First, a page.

- not every automotive designer gets to work on a classic, but matsuo's work from when he was in his 30s easily holds up today.
- the 240z is his legacy; it and the other z cars that followed made new fans for the upstart japanese brand and changed nissan's fortunes in the u.s.
- the z-car spirit matsuo started lives on in today's 370z, which nissan says offers up "50 years of exhilaration.”
people like to argue about cars, but when the subject is the datsun 240z, those arguments often revolve around whether the design is timeless or iconic or just plain beautiful. whichever side of that divide you end up on, it’s thanks to yoshihiko matsuo that you’re talking about it at all.
matsuo passed away july 11. he was 86.
as road & track reported today, matsuo was first placed in charge of the company's modeling team after he received attention for helping redesign the bluebird 410 sedan. matsuo later became the design lead for the original 240z, known as the nissan fairlady z in japan, and he and his team managed to combine solid (for the time) performance and low cost to make a statement. the 240z used a 2.4-liter inline-six-cylinder engine that produced 150 horsepower at 6000 rpm and had a 7000-rpm redline. all this for around $3500 ($23,000 in today’s dollars). these specs meant it lived up to the company’s mission of taking on european sports cars with an affordable and reliable alternative.
for the 240z project, matsuo and his design team were responsible for how the car looked, but they also had to design it with production in mind. this meant thinking through how things were put together and what materials made up the parts with the right balance between performance and cost. japanese nostalgic car, in its obituary of the designer this week, said he made "countless individual decisions that built the z bit by bit. he even did some test driving."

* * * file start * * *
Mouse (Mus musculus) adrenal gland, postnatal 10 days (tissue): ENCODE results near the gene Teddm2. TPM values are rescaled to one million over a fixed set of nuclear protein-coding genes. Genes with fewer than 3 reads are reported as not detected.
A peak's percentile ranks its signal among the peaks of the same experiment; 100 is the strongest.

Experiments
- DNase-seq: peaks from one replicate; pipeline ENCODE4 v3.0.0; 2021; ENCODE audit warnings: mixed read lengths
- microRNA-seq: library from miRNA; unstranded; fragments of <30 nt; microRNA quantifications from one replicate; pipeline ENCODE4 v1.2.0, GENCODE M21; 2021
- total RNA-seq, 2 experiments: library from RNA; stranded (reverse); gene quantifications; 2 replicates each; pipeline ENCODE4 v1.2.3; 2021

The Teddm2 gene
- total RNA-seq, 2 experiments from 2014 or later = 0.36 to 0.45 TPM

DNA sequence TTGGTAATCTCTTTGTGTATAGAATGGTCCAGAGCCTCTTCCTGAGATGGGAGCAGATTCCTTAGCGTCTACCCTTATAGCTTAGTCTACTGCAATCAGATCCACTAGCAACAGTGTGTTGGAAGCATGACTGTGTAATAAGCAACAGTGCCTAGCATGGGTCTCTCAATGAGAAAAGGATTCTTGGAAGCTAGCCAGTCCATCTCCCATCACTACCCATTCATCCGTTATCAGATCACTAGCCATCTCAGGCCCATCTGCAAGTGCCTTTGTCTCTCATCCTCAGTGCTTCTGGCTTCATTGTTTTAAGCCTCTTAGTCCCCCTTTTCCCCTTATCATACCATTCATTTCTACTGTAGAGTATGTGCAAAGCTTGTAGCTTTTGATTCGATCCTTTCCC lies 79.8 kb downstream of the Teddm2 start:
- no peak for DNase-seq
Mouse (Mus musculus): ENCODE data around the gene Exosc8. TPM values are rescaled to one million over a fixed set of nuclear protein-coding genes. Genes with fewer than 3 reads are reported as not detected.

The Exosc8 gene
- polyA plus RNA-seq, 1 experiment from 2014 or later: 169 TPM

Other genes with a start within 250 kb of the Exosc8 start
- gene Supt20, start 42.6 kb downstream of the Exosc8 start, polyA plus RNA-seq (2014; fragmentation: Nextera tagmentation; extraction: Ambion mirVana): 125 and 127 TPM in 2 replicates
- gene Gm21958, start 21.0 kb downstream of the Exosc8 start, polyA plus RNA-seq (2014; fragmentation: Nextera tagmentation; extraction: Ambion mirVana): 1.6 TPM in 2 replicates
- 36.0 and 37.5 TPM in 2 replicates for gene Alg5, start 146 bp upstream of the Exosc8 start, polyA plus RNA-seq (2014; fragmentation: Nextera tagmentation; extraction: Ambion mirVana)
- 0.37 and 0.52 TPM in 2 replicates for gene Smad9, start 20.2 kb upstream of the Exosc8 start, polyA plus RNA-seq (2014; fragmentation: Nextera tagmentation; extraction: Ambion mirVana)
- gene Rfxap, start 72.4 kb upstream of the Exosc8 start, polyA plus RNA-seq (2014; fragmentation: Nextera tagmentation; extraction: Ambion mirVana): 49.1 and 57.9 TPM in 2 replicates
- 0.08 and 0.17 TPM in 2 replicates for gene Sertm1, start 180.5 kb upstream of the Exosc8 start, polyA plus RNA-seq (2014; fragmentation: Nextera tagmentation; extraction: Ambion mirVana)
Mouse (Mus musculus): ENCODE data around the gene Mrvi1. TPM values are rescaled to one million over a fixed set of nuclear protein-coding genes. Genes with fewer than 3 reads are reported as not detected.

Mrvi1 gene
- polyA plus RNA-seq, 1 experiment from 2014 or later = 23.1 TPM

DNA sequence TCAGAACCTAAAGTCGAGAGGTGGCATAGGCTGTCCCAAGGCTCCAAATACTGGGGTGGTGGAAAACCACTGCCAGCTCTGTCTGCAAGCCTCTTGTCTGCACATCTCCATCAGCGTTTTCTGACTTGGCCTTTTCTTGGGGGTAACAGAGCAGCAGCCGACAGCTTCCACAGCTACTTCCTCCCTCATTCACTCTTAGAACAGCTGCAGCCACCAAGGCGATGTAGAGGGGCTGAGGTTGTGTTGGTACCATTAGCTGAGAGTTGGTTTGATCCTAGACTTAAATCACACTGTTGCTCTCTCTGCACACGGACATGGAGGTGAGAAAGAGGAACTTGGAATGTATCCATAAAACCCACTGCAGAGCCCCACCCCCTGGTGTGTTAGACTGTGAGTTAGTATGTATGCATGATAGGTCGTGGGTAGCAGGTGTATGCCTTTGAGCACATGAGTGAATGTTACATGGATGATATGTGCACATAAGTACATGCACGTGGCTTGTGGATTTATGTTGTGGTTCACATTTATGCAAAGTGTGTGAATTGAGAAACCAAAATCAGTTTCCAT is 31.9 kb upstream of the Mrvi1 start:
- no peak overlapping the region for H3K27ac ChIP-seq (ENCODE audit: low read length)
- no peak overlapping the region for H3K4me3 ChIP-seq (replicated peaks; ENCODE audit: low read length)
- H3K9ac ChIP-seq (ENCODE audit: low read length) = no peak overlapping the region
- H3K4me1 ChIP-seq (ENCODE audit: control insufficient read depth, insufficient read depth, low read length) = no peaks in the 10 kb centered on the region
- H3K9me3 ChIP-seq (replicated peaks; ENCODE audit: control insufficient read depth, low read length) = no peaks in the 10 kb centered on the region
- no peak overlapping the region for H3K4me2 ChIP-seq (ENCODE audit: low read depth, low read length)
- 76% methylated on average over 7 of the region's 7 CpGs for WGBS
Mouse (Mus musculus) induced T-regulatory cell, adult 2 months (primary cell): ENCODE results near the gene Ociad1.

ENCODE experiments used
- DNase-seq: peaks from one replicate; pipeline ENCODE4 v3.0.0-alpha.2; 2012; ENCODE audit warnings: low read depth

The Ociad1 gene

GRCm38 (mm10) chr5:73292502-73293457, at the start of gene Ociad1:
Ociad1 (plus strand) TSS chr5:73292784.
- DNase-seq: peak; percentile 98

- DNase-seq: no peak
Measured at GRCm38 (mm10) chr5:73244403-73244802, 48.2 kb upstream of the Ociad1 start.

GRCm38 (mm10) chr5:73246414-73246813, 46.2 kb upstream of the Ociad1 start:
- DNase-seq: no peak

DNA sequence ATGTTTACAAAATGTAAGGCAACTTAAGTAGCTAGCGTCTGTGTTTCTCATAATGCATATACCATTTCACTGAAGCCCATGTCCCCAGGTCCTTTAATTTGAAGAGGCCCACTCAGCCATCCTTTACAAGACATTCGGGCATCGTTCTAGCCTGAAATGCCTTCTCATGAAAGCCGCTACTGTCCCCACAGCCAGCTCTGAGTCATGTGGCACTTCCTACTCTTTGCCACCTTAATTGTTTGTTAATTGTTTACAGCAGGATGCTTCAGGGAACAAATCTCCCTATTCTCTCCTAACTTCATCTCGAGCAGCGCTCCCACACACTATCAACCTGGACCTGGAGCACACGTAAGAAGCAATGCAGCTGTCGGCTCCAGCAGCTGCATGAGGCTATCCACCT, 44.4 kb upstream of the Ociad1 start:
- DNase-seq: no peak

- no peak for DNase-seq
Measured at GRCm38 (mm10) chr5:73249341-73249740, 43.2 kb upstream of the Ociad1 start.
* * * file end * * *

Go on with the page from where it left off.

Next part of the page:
when the 240z arrived in the u.s. in october 1969, americans discovered that matsuo's decisions had been correct. the little car that could changed nissan's fortunes here and helped turn "made in japan" from an epithet into something more positive.
the sleek sportster was an instant success, selling around 150,000 units in the u.s. through 1973. even today, an enthusiast community for the nissan z vehicles (which include the 260z and the 280z that shared the 240z's look but had more powerful engines) gathers for an annual zcca international z car convention.
today, the z-car spirit lives on in the nissan 370z, which nissan promotes as containing "50 years of exhilaration." cars bore the datsun name from the early 20th century until nissan, which had purchased the brand in 1933 when it was still the jidoshi seizo company, retired the name in 1981. it was revived in 2012 but then shuttered again in 2019. some things, though, like love for the 240z, cannot be canceled that easily. on its facebook page, club nissan datsun laguna says, "the whole automotive community—in particular the nissan z enthusiast community—will be mourning matsuo-san's passing in the weeks, months, and years to come. it goes without saying that we’ll do our best to remember our friend, matsuo-san, at zcon nashville."